VOLUME 54 | NUMBER 5 | OCTOBER 2019
A systematic review of the validity and reliability of patient-reported experience measures
Objectives: To identify patientreported experience measures (PREMs), assess their validity and reliability, and assess any bias in the study design of PREM validity and reliability testing.
Data Sources/Study Setting: Articles reporting on PREM development and testing sourced from MEDLINE, CINAHL and Scopus databases up to March 13, 2018.
Study Design: Systematic review.
Data Collection/Extraction Methods: Critical appraisal of PREM study design was undertaken using the Appraisal tool for CrossSectional Studies (AXIS). Critical appraisal of PREM validity and reliability was undertaken using a revised version of the COSMIN checklist.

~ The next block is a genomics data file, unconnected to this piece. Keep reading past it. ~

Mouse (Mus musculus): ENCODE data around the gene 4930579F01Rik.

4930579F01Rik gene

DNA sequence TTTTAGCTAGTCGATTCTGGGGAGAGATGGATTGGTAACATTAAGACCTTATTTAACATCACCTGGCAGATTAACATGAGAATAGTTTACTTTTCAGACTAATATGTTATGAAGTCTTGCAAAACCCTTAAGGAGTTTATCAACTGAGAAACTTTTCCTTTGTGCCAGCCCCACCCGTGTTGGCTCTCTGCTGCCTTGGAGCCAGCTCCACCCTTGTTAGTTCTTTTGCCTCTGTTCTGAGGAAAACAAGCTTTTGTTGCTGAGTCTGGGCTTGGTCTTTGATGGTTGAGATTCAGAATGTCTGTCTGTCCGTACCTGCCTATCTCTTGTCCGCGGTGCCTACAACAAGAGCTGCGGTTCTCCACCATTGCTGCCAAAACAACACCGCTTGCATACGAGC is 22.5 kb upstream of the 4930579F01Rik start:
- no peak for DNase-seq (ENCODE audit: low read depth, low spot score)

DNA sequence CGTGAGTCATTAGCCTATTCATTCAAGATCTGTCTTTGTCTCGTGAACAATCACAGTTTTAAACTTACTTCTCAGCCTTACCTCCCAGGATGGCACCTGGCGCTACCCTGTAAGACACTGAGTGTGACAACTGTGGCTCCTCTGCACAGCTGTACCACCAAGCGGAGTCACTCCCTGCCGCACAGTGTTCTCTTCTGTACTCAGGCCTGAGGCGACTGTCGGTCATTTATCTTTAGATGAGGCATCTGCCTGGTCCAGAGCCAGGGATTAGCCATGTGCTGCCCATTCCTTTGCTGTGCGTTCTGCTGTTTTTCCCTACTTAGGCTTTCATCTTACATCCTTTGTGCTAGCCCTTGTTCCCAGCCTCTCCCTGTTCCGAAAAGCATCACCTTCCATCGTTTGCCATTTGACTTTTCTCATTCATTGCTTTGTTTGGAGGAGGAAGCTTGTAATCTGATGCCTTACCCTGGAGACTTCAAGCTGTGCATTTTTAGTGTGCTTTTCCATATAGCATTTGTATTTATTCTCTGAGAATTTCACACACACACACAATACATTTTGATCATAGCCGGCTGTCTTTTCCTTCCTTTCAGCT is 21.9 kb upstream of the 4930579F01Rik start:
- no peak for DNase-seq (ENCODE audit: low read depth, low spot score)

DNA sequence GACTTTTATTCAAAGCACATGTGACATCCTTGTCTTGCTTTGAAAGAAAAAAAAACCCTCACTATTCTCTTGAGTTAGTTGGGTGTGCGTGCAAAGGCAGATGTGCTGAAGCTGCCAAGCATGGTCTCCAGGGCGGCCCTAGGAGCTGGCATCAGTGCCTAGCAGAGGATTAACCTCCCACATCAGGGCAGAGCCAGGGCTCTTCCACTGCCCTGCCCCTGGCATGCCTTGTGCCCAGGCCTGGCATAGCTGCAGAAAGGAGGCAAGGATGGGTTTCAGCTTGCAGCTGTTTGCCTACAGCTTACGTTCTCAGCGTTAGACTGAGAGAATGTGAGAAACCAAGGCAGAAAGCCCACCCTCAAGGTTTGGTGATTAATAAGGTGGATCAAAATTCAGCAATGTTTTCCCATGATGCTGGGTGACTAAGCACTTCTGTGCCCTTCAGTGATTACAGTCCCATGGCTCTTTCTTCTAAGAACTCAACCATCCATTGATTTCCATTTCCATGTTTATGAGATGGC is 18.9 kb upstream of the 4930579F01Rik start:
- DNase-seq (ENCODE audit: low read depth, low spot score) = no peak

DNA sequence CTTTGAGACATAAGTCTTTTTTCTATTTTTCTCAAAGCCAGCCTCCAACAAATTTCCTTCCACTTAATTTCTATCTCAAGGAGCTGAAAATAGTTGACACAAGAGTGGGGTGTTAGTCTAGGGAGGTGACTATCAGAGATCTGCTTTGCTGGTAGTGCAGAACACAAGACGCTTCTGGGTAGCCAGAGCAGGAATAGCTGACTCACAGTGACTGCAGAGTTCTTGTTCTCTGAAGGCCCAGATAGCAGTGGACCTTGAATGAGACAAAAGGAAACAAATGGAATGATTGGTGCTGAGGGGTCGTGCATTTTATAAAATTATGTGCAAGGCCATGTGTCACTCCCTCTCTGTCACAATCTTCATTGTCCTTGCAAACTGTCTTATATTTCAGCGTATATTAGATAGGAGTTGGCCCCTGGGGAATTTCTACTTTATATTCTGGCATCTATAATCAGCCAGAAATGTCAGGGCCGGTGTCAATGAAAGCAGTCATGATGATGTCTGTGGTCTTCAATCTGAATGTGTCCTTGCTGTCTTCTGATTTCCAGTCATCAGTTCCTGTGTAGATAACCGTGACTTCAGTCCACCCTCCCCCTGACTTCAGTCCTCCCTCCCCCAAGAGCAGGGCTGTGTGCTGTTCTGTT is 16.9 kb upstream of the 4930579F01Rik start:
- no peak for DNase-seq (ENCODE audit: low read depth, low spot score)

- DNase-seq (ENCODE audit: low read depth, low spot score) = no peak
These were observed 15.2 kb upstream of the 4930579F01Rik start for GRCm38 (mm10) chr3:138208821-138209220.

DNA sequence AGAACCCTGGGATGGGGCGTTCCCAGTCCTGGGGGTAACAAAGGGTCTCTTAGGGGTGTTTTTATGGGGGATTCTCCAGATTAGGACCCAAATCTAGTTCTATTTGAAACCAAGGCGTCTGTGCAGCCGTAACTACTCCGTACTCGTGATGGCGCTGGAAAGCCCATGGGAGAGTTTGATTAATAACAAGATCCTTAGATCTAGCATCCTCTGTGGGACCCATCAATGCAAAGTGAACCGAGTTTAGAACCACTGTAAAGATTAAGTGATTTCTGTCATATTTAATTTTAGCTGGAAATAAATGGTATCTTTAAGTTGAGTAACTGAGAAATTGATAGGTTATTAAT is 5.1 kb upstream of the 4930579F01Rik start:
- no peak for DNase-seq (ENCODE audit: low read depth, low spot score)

Principal Findings: Eightyeight PREMs were identified, spanning across four main health care contexts. PREM validity and reliability was supported by appropriate study designs. Internal consistency (n = 58, 65.2 percent), structural validity (n = 49, 55.1 percent), and content validity (n = 34, 38.2 percent) were the most frequently reported validity and reliability tests.
Conclusions: Careful consideration should be given when selecting PREMs, particularly as seven of the 10 validity and reliability criteria were not undertaken in ≥50 percent of the PREMs. Testing PREM responsiveness should be prioritized for the application of PREMs where the end user is measuring change over time. Assessing measurement error/agreement of PREMs is important to understand the clinical relevancy of PREM scores used in a health care evaluation capacity.
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